Use this URL to cite or link to this record in EThOS: http://ethos.bl.uk/OrderDetails.do?uin=uk.bl.ethos.724498
Title: Dynamic and static cues for binocular vision : a systematic comparison
Author: Tidbury, L.
ISNI:       0000 0004 6425 2856
Awarding Body: University of Liverpool
Current Institution: University of Liverpool
Date of Award: 2017
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Abstract:
Background: Patients who are diagnosed as stereo blind, during clinical assessment have reported a compelling, volumetric perception of depth during stereoscopic viewing at the cinema. This effect cannot entirely be explained by the monocular cues present in the cinematic presentation. This lead to the theory that depth from binocular cues may be more apparent when motion is included in the scene. As an object approaches in space is detected through the use of two binocular cues, changing disparity over time, and intraocular velocity difference. These cues have been previously investigated in terms of detecting the presence of motion and discriminating the direction of motion. In this thesis I am to investigate the contribution of stereomotion to the detection of depth. Methods: A four alternate forced choice adaptive staircase presentation paradigm was used to assess the ability of participants to detect which of four random dot patterned stimuli patches appeared closest to them in space. The outcome measure for every experiment was depth detection threshold. The experiments were presented using either linear polarised or dichoptic stereoscopic display methods. The stimulus patches were designed to only define depth through binocular disparity, with care taken to avoid any monocular cues. The target patch was identical to all other stimuli patches other than variations to test the following dynamic characteristics: z-location change, X-location change, changing disparity only, interocular velocity difference change only and changes in pattern. These were all comparable to a static condition, where depth was defined by disparity only. All z-axis (or depth) changes were defined by ‘on-screen’ separations of half images (the images separated to the left and right eyes in turn). A number of control experiments were also included to assess the effect of fusional demand, of spurious temporal correlations, of variations in speed of changes in depth and of cue construction on depth detection thresholds. Results: 410 subjects were assessed, (aged mean (SD) age 21(5) years) across all experiments. In comparison to the static disparity conditions (415”), depth detection thresholds were statistically significantly lower for the stereomotion conditions, with (CDOT 360”) and without (Z-LOCATION CHANGE 310”) pattern change (p < 0.001). The presence of a changing pattern in isolation (p=0.71) (STATIC PATTERN CHANGE 410”) or a horizontal shift (p=0.41) (X-LOCATION CHANGE 420”) did not significantly affect the thresholds. The presence of fusional demand or spurious temporal cues did not cause any statistically significant change in thresholds (P > 0.05). Conclusion: The threshold for detecting depth in stimuli that contain z-motion, is better (lower) than for static stimuli, providing an explanation for the experience of compelling depth at the cinema. As z-motion depth detection thresholds were significantly lower than static thresholds, this suggests motion provides an advantage to extracting depth, above serial static disparity detection alone. The assessment of stereoacuity should include the measurement of depth detection thresholds using changing depth stimuli, in order to fully investigate binocular potential.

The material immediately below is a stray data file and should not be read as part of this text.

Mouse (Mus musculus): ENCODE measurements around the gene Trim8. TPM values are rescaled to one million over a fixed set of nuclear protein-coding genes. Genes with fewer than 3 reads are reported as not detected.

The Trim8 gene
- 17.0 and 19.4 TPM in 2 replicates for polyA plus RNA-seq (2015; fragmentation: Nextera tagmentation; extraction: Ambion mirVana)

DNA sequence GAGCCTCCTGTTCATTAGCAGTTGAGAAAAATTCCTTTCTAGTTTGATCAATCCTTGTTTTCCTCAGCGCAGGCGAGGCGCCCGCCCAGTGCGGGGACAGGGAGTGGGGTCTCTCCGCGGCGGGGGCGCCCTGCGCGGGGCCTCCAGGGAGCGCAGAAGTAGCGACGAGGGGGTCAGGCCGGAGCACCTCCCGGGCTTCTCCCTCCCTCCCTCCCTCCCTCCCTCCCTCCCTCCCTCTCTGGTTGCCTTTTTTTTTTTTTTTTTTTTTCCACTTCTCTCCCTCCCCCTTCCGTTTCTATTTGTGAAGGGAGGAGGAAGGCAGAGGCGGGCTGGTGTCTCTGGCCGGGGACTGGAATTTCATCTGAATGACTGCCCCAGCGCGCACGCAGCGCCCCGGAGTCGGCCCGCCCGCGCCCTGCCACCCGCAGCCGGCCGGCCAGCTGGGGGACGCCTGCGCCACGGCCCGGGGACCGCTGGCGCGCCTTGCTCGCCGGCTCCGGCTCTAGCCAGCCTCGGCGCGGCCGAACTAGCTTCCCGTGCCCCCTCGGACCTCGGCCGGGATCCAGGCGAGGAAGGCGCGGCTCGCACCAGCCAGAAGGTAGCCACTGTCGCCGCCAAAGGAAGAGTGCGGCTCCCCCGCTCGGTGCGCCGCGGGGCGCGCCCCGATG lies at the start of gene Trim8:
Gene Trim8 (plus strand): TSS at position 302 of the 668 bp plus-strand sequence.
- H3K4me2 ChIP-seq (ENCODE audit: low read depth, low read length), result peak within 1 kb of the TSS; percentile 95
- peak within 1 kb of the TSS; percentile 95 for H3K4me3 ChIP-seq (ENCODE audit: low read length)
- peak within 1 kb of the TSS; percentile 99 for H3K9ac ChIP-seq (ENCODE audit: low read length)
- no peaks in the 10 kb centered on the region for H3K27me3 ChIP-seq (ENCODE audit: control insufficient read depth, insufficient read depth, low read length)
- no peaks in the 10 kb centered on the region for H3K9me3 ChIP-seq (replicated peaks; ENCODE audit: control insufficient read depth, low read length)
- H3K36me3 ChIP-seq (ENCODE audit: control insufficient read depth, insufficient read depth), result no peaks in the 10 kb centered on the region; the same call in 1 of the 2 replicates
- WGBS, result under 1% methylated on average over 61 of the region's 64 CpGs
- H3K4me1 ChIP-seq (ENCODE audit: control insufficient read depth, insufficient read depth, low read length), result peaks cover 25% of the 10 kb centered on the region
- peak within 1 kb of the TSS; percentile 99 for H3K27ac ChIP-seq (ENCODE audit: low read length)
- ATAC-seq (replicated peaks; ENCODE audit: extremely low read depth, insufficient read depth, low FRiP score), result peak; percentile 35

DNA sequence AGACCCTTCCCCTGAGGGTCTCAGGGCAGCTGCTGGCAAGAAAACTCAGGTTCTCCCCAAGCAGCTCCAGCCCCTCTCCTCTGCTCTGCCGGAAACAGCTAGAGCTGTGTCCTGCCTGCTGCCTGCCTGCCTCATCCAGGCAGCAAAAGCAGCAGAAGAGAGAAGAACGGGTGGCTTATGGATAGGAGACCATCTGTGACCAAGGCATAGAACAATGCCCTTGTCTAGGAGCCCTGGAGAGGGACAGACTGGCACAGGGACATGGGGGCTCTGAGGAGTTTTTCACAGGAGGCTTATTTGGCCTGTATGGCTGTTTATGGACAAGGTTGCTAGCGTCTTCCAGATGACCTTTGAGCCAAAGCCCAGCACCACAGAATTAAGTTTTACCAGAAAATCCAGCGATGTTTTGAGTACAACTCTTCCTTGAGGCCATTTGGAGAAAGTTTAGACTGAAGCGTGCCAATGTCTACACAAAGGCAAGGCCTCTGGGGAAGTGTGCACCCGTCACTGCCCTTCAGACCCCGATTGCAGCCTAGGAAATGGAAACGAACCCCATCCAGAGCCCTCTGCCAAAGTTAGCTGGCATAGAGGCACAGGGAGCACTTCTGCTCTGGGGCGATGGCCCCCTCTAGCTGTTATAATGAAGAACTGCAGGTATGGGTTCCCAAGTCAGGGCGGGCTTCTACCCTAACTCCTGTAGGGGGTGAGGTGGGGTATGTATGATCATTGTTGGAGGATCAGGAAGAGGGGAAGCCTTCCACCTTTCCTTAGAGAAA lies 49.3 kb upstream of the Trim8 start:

Supervisor: Not available Sponsor: Not available
Qualification Name: Thesis (Ph.D.) Qualification Level: Doctoral
EThOS ID: uk.bl.ethos.724498  DOI: Not available
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